AIPS head warns of ‘new English disease’

Barry Newcombe reports from the 2006 AIPS Congress

Gianni Merlo fears the threat to journalistic freedoms posed by developments in English football.
In his president’s address to AIPS Congress in Doha in April, Merlo, pictured below, warned delegates not to be complacent about the status afforded to the written press within an increasingly commercialised sports world.

AIPS President Gianni Merlo

He said: “We all have to be careful to make sure that what is happening in English football is not allowed to spread to other countries and other sports.”
Merlo’s concerns are supported by the revived football commission whose president, Keir Radnedge, believes that significant time was lost while the commission was inactive.

He told delegates: “Football is the biggest sport in the world and other countries, leagues and clubs want to copy the way English clubs seem to want to monetise every kick of the ball. That risks infringing on what we report and how we can report it.”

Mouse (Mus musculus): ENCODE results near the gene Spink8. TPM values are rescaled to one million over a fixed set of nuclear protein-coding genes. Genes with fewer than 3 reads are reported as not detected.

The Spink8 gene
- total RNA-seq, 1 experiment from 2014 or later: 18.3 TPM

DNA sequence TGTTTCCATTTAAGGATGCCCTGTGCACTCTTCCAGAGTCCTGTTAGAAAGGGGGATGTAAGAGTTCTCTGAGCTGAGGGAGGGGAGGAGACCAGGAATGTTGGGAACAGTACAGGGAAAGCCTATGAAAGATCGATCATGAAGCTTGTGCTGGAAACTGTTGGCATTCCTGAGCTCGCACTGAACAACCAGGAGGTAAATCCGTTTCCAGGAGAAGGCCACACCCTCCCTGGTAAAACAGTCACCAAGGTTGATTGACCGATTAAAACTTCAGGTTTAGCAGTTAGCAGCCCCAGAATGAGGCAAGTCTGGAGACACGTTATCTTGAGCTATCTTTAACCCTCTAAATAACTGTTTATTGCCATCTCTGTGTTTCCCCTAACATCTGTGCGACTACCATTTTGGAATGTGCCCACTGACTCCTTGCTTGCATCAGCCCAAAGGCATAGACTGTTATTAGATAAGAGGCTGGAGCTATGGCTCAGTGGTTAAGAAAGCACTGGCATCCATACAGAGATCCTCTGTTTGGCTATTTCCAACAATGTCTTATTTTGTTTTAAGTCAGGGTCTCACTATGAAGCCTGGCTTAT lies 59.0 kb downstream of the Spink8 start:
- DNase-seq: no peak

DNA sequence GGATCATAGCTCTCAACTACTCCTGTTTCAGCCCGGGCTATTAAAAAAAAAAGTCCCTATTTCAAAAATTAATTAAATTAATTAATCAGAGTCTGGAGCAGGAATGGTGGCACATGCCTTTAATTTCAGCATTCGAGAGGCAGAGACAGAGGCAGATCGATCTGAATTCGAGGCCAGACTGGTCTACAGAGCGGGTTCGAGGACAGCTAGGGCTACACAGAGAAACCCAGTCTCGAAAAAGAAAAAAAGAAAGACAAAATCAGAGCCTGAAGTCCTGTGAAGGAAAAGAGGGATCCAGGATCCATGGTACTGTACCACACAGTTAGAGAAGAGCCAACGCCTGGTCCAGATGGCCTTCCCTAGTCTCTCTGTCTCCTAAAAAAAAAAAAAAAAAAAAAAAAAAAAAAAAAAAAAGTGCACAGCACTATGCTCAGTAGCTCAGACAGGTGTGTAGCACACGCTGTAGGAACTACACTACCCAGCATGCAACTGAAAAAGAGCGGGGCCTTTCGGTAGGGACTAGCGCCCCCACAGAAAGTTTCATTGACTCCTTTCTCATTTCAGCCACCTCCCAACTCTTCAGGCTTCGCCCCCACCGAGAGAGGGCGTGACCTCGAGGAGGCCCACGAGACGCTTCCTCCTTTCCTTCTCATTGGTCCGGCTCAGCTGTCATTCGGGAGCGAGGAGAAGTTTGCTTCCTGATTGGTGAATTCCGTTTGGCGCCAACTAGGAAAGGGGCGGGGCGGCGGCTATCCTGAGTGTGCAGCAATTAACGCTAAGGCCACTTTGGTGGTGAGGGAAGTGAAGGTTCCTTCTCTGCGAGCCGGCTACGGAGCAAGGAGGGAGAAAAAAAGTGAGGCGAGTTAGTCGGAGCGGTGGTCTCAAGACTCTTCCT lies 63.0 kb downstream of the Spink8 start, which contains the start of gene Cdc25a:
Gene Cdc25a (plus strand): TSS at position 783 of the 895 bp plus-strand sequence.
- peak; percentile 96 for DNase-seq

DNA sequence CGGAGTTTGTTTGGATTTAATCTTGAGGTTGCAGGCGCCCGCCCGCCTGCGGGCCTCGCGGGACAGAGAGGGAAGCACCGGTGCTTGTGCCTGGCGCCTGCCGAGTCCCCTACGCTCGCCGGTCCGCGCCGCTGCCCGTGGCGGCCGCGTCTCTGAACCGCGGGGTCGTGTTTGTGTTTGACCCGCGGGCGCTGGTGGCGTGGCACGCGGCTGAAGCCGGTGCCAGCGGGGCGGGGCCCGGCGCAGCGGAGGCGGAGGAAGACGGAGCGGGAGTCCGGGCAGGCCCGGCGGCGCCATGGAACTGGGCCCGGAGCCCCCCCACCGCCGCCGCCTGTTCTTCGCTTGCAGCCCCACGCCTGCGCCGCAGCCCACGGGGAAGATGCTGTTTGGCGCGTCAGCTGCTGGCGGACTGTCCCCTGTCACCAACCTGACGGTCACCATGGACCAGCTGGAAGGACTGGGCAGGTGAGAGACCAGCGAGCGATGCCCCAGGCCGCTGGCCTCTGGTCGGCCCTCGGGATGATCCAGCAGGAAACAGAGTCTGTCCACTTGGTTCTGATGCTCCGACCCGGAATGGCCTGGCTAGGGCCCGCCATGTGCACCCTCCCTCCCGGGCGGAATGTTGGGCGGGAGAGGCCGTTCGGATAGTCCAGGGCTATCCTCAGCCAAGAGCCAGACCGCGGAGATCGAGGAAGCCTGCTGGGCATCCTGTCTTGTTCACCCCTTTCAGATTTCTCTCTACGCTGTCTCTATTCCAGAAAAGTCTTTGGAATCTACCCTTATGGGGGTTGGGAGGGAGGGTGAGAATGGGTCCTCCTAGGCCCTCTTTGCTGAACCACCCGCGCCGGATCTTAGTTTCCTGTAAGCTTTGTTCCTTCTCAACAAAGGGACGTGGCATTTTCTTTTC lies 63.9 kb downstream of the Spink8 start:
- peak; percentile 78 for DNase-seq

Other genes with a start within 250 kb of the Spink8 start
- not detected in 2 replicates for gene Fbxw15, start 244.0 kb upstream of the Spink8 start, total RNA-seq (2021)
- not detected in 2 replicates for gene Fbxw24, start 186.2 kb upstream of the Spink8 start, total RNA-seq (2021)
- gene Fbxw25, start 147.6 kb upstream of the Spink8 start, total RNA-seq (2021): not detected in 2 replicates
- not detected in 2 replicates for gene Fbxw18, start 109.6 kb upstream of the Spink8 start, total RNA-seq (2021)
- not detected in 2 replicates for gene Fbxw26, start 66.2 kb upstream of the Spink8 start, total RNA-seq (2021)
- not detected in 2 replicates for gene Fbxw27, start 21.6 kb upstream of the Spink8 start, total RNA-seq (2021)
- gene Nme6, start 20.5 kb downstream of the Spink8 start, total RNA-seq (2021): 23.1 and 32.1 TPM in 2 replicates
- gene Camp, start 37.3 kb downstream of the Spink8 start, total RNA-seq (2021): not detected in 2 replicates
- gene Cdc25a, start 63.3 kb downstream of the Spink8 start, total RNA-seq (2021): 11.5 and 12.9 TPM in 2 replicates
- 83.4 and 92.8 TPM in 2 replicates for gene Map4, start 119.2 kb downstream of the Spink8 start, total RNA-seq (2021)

Merlo has followed closely the development of the monopolising role of Football DataCo and the licence system for press box accreditation used by the Premier League and Football League clubs.
He said: “Any system like this is a problem because it suggests officials may try to keep out of the stadia journalistics whose criticism they do not like. Maybe they say this is not the case but it’s not a good situation.”
The football commission is to open discussions shortly with the Premier League on the way in which the licence system affects foreign journalists who wish to report at English matches.
Members from various countries have reported problems in this regard when clubs from their countries have been drawn against Premiership opposition in European competitions.

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